Senate to Consider National Conference Report


Damilola Oyedele

The Senate Wednesday called on the executive to transmit to it the recommendations of the 2014 National Conference for consideration by the National Assembly in order to fashion out solutions to agitations in different sections of the country.

It also urged the security agencies to arrest and prosecute persons making inflammatory comments, or taking actions that were capable of jeopardising the corporate existence of Nigeria as one indivisible, indissoluble sovereign nation.

The resolutions followed a motion sponsored by all 108 senators (Anambra Central seat is currently vacant) on the need for national unity and peaceful coexistence in Nigeria.

The senators also agreed to intensify their representative roles by embarking on sensitisation campaigns in their various constituencies to highlight the importance of harmonious and peaceful co-existence.

Senator Adamu Aliero (Kebbi Central) said most of the challenges leading to the agitations in all geopolitical zones had been addressed by the National Conference under Justice Idris Kutigi and Prof. Bolaji Akinyemi.

“I agree that there are problems and there are challenges and those challenges should be addressed. And that was why in 2014 the then president, Goodluck Jonathan, decided to convoke what was called a National Conference and it was a conference where all the ethnic nationalities, states and geopolitical zones were represented,” he said.

“I will recommend that the Senate should ask for those recommendations, to be tabled before the National Assembly because a lot of recommendations on all the agitations in all the geopolitical zones were addressed.

“I don’t know why we are not asking for those recommendations to be brought to us. They should be implemented where necessary,” Aliero added.

Senator Jonah Jang (Plateau North) lamented that the Seventh Senate refused to recognise the National Conference on grounds that the senators had argued at the time that they were the true representatives of Nigerians.
“It is now time to consider the recommendations,” he said.

Jang added that the agitations in different parts of the country were caused by a failure of leadership.
“It is not that the youths do not believe in the unity of Nigeria, but by their agitations they are trying to draw attention to the fact that they are not assured of their future,” he said.

The Senate Minority Leader, Senator Godswill Akpabio, said while the forces of division and disintegration had risen all over the country, some of the agitations were caused by feelings of marginalisation and the federal character.
“Some people are feeling left out in the affairs of this nation. When they look at appointments they see lopsidedness, while some agitations have come from the feeling of persecution,” he said.

Senator Shehu Sani (Kaduna Central) said it was necessary that the possibility of restructuring and redesigning the country be considered.

He added that politicians from all sections of the country must unequivocally speak about the unity of Nigeria as one nation, and condemn all separatist agitations, anarchists and ultra nationalists who are trying to set the country ablaze.
“It is only by taking a definite position, not sitting on the fence and not playing the ostrich by covering our heads with sand, that issues like this can be addressed.

“Agitations, complaints and grievances are genuine national issues; we are here to look at them in every possible way,” Sani said.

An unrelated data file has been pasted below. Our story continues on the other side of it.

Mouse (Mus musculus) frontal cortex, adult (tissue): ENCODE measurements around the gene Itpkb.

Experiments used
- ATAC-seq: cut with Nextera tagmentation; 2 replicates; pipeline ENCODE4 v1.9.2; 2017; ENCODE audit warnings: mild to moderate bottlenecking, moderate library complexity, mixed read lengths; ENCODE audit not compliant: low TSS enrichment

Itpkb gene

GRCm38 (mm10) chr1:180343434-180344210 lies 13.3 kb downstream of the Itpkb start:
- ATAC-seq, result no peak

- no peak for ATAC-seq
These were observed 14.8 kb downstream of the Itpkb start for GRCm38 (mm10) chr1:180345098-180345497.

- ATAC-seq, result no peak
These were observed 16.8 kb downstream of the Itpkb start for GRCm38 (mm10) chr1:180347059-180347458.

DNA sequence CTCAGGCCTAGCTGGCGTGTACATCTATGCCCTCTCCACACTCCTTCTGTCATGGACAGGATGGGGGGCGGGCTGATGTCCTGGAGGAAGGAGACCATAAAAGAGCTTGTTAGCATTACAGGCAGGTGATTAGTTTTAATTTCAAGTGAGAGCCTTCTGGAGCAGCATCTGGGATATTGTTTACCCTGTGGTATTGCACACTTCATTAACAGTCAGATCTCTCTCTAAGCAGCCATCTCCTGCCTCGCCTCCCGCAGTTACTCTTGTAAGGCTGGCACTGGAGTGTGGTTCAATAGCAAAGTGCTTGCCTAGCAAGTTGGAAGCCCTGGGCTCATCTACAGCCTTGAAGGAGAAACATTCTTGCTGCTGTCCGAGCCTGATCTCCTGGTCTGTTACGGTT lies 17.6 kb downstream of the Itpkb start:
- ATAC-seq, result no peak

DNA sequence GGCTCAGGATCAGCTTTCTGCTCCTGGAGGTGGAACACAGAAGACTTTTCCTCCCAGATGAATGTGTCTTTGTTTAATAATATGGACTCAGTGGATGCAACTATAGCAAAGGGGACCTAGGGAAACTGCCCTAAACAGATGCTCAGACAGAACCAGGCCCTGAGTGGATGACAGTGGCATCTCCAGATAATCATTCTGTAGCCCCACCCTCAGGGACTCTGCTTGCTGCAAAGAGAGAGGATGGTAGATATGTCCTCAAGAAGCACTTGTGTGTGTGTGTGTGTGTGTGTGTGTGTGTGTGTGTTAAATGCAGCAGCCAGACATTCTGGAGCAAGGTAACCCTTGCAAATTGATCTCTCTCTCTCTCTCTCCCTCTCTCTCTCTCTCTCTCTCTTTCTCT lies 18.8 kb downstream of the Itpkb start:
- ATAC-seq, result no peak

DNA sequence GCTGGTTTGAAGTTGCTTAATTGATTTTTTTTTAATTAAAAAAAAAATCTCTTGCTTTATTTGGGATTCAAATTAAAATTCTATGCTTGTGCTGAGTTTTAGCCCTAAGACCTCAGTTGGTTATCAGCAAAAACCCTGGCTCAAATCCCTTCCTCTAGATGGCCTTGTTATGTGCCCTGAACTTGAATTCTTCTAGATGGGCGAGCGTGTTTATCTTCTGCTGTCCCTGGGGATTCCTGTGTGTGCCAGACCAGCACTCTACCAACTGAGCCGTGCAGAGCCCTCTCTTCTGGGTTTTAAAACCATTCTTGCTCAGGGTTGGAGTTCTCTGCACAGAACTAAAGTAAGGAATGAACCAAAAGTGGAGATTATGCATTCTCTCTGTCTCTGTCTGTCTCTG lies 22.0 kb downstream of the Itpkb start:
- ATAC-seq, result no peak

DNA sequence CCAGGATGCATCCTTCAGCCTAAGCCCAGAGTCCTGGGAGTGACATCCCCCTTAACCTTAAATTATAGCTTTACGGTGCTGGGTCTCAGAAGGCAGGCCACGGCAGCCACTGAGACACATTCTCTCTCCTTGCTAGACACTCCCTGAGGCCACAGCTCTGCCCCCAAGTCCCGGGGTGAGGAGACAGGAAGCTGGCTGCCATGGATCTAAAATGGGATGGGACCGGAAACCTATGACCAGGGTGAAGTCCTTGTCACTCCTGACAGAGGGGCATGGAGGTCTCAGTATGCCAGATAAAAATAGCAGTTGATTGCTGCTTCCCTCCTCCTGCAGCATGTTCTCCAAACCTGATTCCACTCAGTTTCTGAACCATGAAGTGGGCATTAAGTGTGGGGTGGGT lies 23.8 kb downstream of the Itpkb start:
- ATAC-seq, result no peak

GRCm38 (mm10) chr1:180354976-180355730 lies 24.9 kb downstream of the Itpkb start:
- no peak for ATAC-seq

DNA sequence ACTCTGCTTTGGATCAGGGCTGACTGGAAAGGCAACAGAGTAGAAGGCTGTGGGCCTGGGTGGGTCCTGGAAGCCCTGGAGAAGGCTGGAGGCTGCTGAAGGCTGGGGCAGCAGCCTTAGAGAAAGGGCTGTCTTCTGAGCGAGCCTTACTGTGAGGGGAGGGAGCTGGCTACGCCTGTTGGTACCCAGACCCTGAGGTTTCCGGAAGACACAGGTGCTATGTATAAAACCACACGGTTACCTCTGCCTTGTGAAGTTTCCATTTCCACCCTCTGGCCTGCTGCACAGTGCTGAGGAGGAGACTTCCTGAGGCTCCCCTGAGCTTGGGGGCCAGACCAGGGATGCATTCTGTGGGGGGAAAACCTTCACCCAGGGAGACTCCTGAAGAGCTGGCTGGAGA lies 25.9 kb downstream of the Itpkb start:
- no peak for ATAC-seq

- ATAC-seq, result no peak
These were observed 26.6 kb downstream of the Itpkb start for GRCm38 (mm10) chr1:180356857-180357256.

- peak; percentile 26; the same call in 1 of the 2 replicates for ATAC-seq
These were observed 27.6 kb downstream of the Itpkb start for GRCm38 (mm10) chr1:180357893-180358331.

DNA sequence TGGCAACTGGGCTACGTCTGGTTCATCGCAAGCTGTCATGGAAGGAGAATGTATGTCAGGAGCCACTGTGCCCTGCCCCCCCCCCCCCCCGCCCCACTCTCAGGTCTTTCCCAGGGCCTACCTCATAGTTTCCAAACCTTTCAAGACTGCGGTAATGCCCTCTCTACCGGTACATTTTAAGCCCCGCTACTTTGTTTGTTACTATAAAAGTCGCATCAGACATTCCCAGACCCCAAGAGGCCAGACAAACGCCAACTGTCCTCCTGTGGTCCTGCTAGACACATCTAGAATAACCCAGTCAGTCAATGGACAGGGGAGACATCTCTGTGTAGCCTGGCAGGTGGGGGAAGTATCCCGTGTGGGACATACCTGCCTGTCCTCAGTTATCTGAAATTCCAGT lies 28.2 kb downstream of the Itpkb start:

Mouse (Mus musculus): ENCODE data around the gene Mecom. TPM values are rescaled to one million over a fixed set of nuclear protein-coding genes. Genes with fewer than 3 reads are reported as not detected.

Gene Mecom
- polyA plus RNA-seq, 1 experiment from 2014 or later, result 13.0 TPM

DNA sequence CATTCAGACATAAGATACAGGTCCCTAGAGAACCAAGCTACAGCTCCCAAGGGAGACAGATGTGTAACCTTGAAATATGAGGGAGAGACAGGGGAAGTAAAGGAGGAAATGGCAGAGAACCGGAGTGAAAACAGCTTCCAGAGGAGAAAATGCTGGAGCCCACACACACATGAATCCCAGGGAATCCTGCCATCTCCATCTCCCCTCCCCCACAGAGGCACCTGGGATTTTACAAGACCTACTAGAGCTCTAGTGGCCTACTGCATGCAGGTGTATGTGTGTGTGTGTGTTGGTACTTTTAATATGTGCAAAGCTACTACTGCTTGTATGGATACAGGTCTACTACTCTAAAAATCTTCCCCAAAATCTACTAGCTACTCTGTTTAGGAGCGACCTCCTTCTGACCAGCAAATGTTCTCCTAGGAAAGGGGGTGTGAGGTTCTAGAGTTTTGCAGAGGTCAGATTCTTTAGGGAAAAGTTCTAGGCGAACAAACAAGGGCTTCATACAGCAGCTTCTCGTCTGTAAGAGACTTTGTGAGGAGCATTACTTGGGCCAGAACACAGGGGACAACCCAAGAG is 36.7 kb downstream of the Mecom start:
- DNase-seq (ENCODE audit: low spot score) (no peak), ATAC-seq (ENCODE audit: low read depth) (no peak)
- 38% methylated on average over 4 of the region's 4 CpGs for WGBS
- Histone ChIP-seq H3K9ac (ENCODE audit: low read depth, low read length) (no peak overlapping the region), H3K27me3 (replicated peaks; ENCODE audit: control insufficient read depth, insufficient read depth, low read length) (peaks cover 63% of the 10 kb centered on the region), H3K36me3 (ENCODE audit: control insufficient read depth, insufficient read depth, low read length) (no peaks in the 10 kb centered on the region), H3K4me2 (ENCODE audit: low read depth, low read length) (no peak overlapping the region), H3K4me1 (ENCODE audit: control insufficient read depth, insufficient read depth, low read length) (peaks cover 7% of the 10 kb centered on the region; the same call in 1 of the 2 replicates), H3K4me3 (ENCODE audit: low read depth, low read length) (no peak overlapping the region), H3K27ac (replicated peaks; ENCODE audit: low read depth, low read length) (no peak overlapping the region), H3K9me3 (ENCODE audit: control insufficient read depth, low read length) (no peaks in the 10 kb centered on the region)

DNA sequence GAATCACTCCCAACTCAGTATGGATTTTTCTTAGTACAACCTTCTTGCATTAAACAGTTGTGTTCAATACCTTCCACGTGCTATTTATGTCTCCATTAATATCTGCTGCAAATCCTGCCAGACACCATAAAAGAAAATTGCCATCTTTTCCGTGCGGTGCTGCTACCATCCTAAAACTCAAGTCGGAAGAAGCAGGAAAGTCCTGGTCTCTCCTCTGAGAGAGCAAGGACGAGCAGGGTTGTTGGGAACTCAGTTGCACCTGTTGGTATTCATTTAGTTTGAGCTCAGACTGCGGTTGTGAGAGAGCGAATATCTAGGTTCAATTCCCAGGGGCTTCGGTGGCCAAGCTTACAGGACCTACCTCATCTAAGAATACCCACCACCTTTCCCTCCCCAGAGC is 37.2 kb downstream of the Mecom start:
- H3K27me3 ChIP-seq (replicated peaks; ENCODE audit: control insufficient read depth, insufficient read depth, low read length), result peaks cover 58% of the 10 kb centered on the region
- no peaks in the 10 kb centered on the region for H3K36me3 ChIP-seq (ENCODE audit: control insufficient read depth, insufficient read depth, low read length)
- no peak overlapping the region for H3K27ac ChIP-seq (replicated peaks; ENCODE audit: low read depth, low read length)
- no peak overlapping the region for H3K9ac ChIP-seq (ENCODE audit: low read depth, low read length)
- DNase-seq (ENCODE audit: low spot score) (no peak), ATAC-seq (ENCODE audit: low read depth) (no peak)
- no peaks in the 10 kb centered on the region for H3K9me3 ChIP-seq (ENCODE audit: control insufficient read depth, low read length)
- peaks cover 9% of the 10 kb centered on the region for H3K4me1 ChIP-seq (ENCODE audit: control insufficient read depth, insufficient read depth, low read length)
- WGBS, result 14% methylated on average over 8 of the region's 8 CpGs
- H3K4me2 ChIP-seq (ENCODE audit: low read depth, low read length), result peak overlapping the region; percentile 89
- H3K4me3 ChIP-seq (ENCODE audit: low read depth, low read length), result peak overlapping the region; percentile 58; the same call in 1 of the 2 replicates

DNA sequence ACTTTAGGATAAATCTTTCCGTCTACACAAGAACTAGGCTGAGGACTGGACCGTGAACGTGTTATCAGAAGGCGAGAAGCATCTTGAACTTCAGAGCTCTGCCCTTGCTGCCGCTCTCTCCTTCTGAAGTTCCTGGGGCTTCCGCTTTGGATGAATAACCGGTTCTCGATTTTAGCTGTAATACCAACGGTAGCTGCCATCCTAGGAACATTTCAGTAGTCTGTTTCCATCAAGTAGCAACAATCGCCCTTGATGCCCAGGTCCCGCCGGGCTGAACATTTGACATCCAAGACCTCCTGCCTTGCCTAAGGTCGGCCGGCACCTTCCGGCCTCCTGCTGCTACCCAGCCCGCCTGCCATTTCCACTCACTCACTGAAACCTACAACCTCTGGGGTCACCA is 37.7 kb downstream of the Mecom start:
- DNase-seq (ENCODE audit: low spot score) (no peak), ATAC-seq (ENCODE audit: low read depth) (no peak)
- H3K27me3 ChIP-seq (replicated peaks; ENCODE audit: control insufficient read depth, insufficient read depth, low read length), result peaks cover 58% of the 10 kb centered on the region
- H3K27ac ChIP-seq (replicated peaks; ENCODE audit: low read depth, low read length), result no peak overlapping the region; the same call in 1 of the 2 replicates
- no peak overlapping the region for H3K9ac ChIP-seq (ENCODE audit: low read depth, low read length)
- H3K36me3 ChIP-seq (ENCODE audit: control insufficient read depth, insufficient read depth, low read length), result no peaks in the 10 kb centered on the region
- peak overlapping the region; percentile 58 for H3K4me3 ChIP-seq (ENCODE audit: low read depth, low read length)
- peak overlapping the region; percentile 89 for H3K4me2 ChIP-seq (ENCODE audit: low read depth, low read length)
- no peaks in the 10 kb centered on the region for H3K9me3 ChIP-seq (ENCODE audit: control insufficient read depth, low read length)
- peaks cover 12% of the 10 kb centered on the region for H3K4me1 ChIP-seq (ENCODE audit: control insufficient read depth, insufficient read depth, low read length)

Senator Ben Murray Bruce (Bayelsa East) said government’s seeming attempt to obliterate the Biafra war from Nigeria’s history had buoyed those clamouring for a divisive war.

He added that the government removed the Bight of Biafra from the map, while the educational policy does not allow the teaching of the civil war in history.

The policy, Bruce said, was counter-productive as there now exists a generation of Nigerians who are not fully aware of the details of the war, and therefore do not know about the destruction, famine and other effects of the civil war.

“They don’t teach this in our history books. We do not tell our children what war is all about. Those talking about bloodshed have not even carried a gun,” Bruce said.

The senator cited nations like America who educate the young generation on the American civil war, the first and second world wars, Korea and Vietnam wars, to avoid repeating the mistakes of the past.

“So here we are 50 years later talking about something that could be avoided if the federal government at the time understood the value of history.

“We erased the civil war from our consciousness, so generations of people do not know we fought the war or why we fought the war.
“They say the Igbos, were marginalised, right? But today they are the most industrious in the country, they are the richest Nigerians in the country today, and amongst some of the most educated people.

“Yet, they feel marginalised, if you compare the Igbo man to other sectors of the society, you will say the Igbos are privileged because of what they have.

“Yet, a generation of Igbos say they have been marginalised and they want to secede and want a nation,” Bruce added.
The issues must, however, be addressed, he said.

Presiding, Deputy Senate President, Senator Ike Ekweremadu, called for restraint from all Nigerians to ensure a sustainable prosperous and egalitarian society.

“We are better off united, we are better off a just and equitable society. It is not time to look at ourselves as either black or white. Our beauty lies in our diversity,” he said.

“We must show leadership as leaders. It is not time to leave the leadership of this country to ad hoc tendencies. In doing so, we must address the fears and complaints of our citizens. I believe this is what we have started today,” Ekweremadu added.